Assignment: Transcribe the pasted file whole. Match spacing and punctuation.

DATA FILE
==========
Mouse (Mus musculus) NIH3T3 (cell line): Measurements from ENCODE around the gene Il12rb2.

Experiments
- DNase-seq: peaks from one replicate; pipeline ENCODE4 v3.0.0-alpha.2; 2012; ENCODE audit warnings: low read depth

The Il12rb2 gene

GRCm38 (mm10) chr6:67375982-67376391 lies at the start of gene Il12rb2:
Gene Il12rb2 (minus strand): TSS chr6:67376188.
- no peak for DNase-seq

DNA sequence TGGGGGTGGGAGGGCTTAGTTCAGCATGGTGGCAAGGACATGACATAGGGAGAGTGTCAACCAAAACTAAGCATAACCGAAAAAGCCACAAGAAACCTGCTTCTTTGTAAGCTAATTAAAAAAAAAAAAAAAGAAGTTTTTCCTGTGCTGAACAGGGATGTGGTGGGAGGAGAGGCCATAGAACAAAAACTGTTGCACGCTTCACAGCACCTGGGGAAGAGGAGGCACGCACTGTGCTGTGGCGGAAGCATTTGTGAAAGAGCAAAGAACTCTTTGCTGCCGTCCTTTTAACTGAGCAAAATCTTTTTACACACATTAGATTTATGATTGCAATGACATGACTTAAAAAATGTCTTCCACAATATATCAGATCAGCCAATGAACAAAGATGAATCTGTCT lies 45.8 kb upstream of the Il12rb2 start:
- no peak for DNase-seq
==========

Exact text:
Mouse (Mus musculus) NIH3T3 (cell line): Measurements from ENCODE around the gene Il12rb2.

Experiments
- DNase-seq: peaks from one replicate; pipeline ENCODE4 v3.0.0-alpha.2; 2012; ENCODE audit warnings: low read depth

The Il12rb2 gene

GRCm38 (mm10) chr6:67375982-67376391 lies at the start of gene Il12rb2:
Gene Il12rb2 (minus strand): TSS chr6:67376188.
- no peak for DNase-seq

DNA sequence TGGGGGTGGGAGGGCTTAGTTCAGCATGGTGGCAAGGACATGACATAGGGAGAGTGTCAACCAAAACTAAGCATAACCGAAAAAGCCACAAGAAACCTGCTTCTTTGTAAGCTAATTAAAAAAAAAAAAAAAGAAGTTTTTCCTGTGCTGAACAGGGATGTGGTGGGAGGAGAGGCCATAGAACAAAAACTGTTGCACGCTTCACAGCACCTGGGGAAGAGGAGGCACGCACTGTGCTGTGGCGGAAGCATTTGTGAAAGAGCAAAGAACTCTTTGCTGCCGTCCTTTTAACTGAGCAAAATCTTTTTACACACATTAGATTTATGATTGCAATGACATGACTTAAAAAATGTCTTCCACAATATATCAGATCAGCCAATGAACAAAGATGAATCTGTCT lies 45.8 kb upstream of the Il12rb2 start:
- no peak for DNase-seq